Saudi Arabia's government made what may be its first official reaction to a campaign calling on Saudi women to defy the country's de facto driving ban on Saturday, saying the kingdom's "laws will be fully enforced" that day.
However, an influential supporter of the campaign said she believes the statement is not aimed at women who plan to drive, but at others who might consider that a good day to stage demonstrations of their own in a nation where protests are outlawed and gatherings are tightly controlled.
The Interior Ministry issued the statement Wednesday on SPA, Saudi Arabia's official news agency.
Addressing what it called "rumors exchanged over social networks and some media outlets calling for congregations and marches," the Interior Ministry said that "the laws of the Kingdom prohibit activities disturbing the public peace and opening venues to sedition."
Saudi blogger and opinion writer Tamador Alyami, a supporter of the campaign who recently posted a video showing her driving in the city of Jedda, noted that a Twitter account supporting Saudi political prisoners recently "tweeted a message saying you have to take advantage of this day, that it's an opportunity to go out there and demonstrate and ask for the rights of the political prisoners."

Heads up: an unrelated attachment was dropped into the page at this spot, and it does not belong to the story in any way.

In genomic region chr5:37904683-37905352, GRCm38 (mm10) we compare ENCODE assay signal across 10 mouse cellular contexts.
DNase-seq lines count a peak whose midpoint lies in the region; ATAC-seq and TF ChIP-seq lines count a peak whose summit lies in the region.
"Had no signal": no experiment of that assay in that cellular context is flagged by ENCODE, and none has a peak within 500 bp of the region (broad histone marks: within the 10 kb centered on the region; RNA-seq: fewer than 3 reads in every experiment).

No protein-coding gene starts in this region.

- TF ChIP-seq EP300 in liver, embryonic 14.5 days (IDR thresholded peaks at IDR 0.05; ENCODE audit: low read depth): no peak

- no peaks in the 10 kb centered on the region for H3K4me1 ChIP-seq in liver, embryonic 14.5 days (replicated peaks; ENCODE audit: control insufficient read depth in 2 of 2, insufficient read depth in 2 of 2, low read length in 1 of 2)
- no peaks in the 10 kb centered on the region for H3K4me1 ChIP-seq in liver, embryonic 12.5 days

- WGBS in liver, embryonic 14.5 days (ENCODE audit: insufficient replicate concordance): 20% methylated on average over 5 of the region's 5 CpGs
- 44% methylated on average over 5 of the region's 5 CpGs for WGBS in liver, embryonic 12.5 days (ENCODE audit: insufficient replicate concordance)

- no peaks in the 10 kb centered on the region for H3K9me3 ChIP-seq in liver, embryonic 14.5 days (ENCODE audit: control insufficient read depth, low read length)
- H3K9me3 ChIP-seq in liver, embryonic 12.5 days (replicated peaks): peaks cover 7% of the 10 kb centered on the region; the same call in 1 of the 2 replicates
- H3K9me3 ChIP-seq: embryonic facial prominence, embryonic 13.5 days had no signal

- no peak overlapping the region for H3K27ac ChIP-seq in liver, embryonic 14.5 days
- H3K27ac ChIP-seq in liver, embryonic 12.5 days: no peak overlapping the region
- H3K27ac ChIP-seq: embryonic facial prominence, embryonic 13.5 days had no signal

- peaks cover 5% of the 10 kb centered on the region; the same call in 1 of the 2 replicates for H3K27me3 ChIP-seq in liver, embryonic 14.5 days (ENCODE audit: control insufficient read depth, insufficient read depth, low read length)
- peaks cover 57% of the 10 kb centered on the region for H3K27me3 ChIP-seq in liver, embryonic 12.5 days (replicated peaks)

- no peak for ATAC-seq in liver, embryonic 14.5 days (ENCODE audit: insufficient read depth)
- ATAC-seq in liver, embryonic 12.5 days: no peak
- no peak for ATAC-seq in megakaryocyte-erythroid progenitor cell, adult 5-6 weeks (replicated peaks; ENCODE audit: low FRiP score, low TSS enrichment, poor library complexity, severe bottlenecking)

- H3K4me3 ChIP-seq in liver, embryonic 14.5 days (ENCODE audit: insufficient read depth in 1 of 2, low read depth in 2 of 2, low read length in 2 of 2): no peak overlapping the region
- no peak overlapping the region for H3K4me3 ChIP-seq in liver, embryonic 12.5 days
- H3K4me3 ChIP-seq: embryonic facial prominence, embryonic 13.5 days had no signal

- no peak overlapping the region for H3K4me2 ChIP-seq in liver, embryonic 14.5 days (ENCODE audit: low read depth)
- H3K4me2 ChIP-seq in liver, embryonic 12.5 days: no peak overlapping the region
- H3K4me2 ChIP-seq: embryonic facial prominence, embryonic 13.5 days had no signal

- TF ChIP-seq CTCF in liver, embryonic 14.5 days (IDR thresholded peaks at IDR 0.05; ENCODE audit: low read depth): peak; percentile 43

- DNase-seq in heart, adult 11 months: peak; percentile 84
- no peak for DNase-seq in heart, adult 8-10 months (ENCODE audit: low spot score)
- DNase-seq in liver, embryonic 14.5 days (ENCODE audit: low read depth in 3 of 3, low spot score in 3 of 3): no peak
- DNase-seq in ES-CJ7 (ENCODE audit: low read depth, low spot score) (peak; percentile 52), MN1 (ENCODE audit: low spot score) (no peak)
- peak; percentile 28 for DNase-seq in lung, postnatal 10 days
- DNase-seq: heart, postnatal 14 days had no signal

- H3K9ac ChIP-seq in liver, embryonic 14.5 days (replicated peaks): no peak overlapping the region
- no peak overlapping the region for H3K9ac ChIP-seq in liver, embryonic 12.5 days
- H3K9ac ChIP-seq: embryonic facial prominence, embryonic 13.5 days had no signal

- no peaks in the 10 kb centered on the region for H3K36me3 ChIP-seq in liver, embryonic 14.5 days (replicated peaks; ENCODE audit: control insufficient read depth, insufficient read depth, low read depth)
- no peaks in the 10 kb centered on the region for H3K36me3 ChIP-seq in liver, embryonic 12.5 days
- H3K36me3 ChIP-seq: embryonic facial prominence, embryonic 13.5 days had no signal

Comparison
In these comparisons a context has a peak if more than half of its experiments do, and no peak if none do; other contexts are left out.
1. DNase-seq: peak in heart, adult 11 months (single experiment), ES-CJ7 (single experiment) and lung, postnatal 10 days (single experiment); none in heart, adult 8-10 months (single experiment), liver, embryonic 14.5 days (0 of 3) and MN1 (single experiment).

"As soon as I read the Interior Ministry statement, I was sure the message was meant for them, not for those who will go out to drive," she said, adding that women drivers will not be demonstrating that day.
No traffic law specifically prohibits women from driving in Saudi Arabia, but religious edicts there are often interpreted to mean women are not allowed to operate a vehicle.
In late September, an online movement was launched urging Saudi women to get behind the wheel. The October 26th Women's Driving Campaign quickly gained momentum, with its online petition having so far garnered over 16,000 signatures.
In addition, numerous Saudi women have already taken to the streets -- filming themselves driving through the streets of various cities, and then uploading those videos to YouTube.
The language of the Interior Ministry's statement "shows that it wasn't really about the 26th of October movement," Alyami said. "They've known about this campaign for a few months and there's been no attempt to stop (it). If they've let it go this far, that should reassure us."
Indeed, many women who have been out driving report having been spotted by traffic police who haven't stopped them.
Alyami said she drove her car again on Wednesday to her parents' house and passed two traffic policemen.
"One of the traffic policemen saw me and didn't stop me. I was scared, but when he just drove by and went away, I felt so happy, so reassured and more determined than ever to go out on the 26th."